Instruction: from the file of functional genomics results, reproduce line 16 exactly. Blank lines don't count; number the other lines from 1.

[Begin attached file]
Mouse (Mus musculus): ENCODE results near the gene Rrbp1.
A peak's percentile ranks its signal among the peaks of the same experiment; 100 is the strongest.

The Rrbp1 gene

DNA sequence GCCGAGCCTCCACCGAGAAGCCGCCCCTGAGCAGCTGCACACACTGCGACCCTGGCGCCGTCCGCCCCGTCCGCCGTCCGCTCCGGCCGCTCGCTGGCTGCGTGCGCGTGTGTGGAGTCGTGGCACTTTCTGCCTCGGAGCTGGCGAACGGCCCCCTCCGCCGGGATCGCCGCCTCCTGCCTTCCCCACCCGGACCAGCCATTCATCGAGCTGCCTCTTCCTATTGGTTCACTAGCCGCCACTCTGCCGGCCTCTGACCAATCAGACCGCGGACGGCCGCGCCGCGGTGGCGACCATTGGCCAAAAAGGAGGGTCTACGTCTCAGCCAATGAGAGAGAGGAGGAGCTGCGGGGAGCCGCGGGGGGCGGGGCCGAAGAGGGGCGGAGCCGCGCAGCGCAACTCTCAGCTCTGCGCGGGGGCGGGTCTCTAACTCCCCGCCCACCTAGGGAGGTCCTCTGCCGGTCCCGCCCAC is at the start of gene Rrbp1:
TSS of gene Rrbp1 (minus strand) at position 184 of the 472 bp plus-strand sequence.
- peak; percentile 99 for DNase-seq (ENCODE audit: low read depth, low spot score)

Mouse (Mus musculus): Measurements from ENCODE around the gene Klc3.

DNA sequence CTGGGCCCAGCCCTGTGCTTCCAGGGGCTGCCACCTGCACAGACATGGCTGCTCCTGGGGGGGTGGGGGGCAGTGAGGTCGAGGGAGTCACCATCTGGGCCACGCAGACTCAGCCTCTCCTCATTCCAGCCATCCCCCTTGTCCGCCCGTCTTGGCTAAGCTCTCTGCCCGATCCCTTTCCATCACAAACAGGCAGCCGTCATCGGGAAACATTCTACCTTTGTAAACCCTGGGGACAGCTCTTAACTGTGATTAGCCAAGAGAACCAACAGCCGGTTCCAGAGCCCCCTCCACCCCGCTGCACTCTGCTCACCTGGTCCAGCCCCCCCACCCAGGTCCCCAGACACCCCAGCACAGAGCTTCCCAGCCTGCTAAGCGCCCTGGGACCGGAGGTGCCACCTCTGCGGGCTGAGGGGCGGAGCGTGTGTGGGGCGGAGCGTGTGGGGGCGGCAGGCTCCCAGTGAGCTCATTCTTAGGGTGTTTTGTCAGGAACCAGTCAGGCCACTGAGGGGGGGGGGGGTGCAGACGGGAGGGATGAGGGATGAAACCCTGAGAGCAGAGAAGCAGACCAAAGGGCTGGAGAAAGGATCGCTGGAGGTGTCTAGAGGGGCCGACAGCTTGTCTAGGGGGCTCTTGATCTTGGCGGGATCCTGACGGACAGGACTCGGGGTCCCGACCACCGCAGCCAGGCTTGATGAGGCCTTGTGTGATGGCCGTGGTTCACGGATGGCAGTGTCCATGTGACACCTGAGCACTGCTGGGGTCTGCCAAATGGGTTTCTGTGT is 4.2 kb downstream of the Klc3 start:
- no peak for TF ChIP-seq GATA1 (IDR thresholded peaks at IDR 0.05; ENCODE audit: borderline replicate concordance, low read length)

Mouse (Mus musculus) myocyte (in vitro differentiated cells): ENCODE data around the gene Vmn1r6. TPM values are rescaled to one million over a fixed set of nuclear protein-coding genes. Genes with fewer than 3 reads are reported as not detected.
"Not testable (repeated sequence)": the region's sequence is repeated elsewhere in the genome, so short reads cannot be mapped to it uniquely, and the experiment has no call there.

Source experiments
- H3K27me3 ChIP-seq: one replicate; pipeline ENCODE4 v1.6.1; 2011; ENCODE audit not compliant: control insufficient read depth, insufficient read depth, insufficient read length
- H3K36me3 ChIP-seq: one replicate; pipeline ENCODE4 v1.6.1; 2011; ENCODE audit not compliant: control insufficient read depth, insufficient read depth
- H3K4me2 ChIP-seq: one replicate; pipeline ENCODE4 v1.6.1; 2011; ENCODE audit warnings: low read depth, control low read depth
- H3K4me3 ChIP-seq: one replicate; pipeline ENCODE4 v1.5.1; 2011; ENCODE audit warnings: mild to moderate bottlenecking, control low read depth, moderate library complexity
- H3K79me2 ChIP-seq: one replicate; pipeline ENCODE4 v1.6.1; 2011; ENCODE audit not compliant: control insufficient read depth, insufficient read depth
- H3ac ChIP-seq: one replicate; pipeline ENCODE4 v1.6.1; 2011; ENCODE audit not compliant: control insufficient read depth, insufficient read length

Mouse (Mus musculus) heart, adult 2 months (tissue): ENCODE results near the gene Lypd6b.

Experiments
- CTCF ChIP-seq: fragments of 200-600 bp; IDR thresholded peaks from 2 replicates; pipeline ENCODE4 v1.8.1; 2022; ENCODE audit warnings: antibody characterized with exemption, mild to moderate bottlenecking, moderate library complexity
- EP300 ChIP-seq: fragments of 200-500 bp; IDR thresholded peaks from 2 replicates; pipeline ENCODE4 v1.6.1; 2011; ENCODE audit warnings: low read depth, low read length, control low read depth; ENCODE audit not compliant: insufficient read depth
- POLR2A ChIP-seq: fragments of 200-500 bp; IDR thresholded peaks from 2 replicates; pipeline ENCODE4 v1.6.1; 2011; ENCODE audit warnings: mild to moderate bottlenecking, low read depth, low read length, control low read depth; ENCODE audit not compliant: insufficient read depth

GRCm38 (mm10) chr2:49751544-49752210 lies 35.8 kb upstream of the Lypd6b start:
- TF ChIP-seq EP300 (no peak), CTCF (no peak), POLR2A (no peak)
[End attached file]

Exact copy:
- H3K4me3 ChIP-seq: one replicate; pipeline ENCODE4 v1.5.1; 2011; ENCODE audit warnings: mild to moderate bottlenecking, control low read depth, moderate library complexity